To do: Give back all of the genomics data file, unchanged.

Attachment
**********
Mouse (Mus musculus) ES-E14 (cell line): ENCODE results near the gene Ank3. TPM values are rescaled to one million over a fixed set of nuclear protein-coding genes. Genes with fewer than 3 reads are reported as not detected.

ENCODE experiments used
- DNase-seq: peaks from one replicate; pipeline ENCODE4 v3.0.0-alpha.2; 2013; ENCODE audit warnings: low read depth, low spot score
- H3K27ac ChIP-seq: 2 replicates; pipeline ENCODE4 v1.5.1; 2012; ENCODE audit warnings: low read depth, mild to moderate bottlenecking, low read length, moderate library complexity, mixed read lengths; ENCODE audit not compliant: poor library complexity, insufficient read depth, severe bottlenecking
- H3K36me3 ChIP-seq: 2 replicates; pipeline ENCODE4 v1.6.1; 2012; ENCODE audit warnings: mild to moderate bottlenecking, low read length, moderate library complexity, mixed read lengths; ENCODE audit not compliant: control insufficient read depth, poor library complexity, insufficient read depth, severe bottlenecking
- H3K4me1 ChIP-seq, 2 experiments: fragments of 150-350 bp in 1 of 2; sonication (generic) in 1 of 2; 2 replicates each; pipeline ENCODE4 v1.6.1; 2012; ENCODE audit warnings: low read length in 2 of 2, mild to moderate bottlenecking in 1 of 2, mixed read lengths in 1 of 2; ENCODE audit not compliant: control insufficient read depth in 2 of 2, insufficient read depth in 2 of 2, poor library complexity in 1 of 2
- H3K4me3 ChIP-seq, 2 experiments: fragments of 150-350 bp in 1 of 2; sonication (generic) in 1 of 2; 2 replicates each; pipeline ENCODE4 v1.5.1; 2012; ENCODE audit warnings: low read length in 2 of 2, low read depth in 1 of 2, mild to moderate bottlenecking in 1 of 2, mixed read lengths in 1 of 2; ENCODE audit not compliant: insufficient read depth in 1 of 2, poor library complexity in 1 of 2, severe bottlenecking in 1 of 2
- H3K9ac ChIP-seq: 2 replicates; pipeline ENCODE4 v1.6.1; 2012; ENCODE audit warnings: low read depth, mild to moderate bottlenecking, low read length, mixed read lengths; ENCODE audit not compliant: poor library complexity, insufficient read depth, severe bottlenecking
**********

Mouse (Mus musculus) ES-E14 (cell line): ENCODE results near the gene Ank3. TPM values are rescaled to one million over a fixed set of nuclear protein-coding genes. Genes with fewer than 3 reads are reported as not detected.

ENCODE experiments used
- DNase-seq: peaks from one replicate; pipeline ENCODE4 v3.0.0-alpha.2; 2013; ENCODE audit warnings: low read depth, low spot score
- H3K27ac ChIP-seq: 2 replicates; pipeline ENCODE4 v1.5.1; 2012; ENCODE audit warnings: low read depth, mild to moderate bottlenecking, low read length, moderate library complexity, mixed read lengths; ENCODE audit not compliant: poor library complexity, insufficient read depth, severe bottlenecking
- H3K36me3 ChIP-seq: 2 replicates; pipeline ENCODE4 v1.6.1; 2012; ENCODE audit warnings: mild to moderate bottlenecking, low read length, moderate library complexity, mixed read lengths; ENCODE audit not compliant: control insufficient read depth, poor library complexity, insufficient read depth, severe bottlenecking
- H3K4me1 ChIP-seq, 2 experiments: fragments of 150-350 bp in 1 of 2; sonication (generic) in 1 of 2; 2 replicates each; pipeline ENCODE4 v1.6.1; 2012; ENCODE audit warnings: low read length in 2 of 2, mild to moderate bottlenecking in 1 of 2, mixed read lengths in 1 of 2; ENCODE audit not compliant: control insufficient read depth in 2 of 2, insufficient read depth in 2 of 2, poor library complexity in 1 of 2
- H3K4me3 ChIP-seq, 2 experiments: fragments of 150-350 bp in 1 of 2; sonication (generic) in 1 of 2; 2 replicates each; pipeline ENCODE4 v1.5.1; 2012; ENCODE audit warnings: low read length in 2 of 2, low read depth in 1 of 2, mild to moderate bottlenecking in 1 of 2, mixed read lengths in 1 of 2; ENCODE audit not compliant: insufficient read depth in 1 of 2, poor library complexity in 1 of 2, severe bottlenecking in 1 of 2
- H3K9ac ChIP-seq: 2 replicates; pipeline ENCODE4 v1.6.1; 2012; ENCODE audit warnings: low read depth, mild to moderate bottlenecking, low read length, mixed read lengths; ENCODE audit not compliant: poor library complexity, insufficient read depth, severe bottlenecking